Millions of workers could be wasting hundreds of pounds a year each if they pay into a company pension, as employers are failing to help them save efficiently.

Rather than simply paying their contributions from their standard wage, many employees will benefit by using what is known as a salary sacrifice scheme, says financial adviser firm Hargreaves Lansdown (HL).

Research from HL shows just 15% of employers sampled that operate a workplace pension use a salary sacrifice scheme. However, there are risks with such arrangements.

How does salary sacrifice work?

Your official salary is reduced by the amount of your contributions, which are paid directly to your pension by your employer.

Therefore, contributions are not subject to tax or National Insurance (NI).

Say you earned £40,000 a year but wanted to contribute £5,000 into your company pension, your salary would become £35,000, with the remaining £5,000 deposited straight into your retirement pot.

Salary sacrifice is normally only available on money purchase pension schemes where your contributions go into a fund which is invested and (hopefully) grows. Those on a final salary pension are unlikely to benefit from this arrangement as it is not usually available, HL says.

What are the savings?

You already get tax relief on pension contributions, usually paid directly into your pension pot. The savings from salary sacrifice come from not paying NI. The benefit is more pronounced for basic rate taxpayers.

  • Basic rate taxpayers. As anyone in this category pays 11% NI, that is the amount you would save on your contributions. On the example above, you would save £550 a year in NI on that £5,000, compared to not using a salary sacrifice scheme.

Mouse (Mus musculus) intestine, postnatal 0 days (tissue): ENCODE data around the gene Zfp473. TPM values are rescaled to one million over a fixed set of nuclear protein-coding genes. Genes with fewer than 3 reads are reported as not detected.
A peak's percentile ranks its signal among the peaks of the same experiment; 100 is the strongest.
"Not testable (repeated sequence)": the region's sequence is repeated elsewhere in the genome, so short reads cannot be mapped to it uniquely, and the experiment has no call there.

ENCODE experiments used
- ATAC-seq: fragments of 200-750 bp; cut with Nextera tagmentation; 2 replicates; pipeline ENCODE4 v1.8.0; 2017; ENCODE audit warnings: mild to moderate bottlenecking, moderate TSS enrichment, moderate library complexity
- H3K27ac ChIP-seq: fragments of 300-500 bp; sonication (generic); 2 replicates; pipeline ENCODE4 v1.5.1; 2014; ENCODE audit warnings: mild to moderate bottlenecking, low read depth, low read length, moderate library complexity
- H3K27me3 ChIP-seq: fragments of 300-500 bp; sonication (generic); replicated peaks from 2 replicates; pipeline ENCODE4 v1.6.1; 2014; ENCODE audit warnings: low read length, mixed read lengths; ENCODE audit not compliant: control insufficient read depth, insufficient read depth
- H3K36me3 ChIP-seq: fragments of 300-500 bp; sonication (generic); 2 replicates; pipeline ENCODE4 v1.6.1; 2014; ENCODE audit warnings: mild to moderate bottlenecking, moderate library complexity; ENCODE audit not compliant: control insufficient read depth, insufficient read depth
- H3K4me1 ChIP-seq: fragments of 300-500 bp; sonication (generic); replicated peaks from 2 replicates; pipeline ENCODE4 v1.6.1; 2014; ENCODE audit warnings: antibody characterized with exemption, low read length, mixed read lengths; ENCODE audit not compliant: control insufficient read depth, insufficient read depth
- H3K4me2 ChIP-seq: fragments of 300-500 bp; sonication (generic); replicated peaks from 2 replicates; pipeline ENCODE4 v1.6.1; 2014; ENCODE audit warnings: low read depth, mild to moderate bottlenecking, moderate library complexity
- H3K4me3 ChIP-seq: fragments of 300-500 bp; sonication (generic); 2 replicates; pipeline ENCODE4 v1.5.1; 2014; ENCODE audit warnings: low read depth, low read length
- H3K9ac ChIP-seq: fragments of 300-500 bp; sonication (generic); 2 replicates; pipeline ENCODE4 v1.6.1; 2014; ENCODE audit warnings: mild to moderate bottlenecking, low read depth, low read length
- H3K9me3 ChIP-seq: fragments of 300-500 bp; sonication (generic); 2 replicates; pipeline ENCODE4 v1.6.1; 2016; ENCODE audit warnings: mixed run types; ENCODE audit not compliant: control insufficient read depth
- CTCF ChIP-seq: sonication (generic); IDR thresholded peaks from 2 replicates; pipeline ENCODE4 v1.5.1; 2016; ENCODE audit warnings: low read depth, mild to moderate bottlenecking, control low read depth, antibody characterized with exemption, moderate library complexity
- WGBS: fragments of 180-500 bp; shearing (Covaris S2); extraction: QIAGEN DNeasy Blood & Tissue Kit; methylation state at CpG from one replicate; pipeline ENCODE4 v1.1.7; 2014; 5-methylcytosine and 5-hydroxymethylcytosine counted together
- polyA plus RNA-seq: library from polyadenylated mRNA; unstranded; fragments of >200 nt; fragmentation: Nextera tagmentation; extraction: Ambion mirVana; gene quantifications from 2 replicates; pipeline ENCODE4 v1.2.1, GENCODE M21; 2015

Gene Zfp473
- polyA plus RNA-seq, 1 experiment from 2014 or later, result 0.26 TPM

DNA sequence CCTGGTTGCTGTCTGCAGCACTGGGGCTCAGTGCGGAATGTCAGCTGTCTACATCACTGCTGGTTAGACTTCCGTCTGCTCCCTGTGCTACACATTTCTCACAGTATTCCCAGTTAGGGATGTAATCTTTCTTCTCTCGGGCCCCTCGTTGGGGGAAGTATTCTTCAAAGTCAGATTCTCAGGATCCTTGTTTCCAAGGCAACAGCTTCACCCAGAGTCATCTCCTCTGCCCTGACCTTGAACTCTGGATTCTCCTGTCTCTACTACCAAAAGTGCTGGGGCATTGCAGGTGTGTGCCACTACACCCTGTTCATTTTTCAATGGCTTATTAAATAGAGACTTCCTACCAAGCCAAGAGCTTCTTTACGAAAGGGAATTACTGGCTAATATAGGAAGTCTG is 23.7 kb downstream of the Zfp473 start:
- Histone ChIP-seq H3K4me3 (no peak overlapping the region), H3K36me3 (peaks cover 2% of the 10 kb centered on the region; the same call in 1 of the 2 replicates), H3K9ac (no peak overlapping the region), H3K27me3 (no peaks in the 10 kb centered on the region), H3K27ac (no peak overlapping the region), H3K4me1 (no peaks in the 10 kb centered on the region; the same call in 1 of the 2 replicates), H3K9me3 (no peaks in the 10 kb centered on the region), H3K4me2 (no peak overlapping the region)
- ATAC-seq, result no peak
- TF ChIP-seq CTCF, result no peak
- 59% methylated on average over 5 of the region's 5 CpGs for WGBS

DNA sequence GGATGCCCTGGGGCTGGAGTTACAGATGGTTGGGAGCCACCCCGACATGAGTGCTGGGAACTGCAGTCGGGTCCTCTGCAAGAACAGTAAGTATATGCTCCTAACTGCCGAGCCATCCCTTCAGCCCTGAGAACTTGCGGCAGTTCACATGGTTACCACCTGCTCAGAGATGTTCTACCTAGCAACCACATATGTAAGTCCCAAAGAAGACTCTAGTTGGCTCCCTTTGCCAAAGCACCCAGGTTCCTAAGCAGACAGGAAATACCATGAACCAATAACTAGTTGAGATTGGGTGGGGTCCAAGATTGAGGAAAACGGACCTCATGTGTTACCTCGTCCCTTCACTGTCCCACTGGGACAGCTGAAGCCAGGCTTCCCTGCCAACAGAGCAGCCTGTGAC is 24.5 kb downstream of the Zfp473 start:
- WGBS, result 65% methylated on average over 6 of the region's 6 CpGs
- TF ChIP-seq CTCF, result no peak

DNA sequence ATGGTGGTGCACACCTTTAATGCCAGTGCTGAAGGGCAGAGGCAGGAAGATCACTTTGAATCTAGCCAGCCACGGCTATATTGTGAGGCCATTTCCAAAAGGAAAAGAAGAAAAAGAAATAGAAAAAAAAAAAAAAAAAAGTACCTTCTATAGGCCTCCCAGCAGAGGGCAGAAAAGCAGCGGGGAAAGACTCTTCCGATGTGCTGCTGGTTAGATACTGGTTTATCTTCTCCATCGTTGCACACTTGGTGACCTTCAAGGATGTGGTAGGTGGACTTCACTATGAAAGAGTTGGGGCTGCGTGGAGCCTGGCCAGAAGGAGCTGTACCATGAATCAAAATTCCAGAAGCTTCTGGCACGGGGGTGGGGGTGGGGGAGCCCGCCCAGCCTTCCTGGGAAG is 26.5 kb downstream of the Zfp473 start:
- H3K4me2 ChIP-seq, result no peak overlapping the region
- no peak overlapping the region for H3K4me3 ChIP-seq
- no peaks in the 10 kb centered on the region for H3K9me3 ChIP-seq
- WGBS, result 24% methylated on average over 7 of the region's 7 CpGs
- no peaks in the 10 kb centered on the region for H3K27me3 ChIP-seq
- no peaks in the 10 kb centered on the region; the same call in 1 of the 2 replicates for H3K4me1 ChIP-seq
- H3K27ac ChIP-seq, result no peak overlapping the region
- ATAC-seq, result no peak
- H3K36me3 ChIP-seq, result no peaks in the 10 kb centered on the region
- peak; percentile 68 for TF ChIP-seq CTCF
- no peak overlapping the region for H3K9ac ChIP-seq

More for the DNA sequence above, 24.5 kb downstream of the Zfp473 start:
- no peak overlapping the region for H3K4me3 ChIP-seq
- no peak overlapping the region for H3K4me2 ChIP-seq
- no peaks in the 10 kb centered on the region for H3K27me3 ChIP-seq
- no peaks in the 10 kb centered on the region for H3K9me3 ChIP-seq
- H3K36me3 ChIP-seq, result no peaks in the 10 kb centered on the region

• Higher rate taxpayers. Here, you pay 1% on your earnings above £43,888. If you earned £50,000 a year and contributed £5,000 into your pension, the NI saving is £50 a year.
  • Higher rate taxpayers, who pay 40% tax, would normally only be given the basic 20% relief and they'd need to claim the further 20% themselves. With salary sacrifice, as you don't pay tax anyway, this saves the hassle of claiming.

Savings will be even greater from April 2011 because NI rates will rise by 0.5 percentage points for everyone. And from next April, those earning just over £100,000 will lose their personal allowance, the portion they pay no tax on, at a rate of £1 for every £2 earned. This group could therefore gain further from a salary sacrifice scheme.

Is salary sacrifice best for everyone?

As your official wage is lower, there are a number of possible downsides to consider. Salary sacrifice could:

  • harm applications for mortgages, credit cards and loans.
  • mean lower sick pay, maternity pay and overtime rates.
  • reduce entitlements to salary-related benefits such as death in service.
  • lower your entitlement to the Second State Pension.

Even if your employer operates a salary sacrifice scheme and it is not right for you, you can usually still save in the normal fashion.

Martin Lewis, creator, says: "If salary sacrifice is best for you, discuss it with your employer as there's no additional cost for them, just some admin hassle."

Employers benefit too

It is not just employees who reap the rewards. Employers do not have to pay the 12.8% NI on the amount of your contributions. They could either keep the cash themselves or add it to your pension.

Laith Khalaf, HL pensions analyst, says: "Employers can make their pension arrangements more efficient using salary sacrifice. The savings can be retained, passed on to staff or shared."

Further reading/Key links

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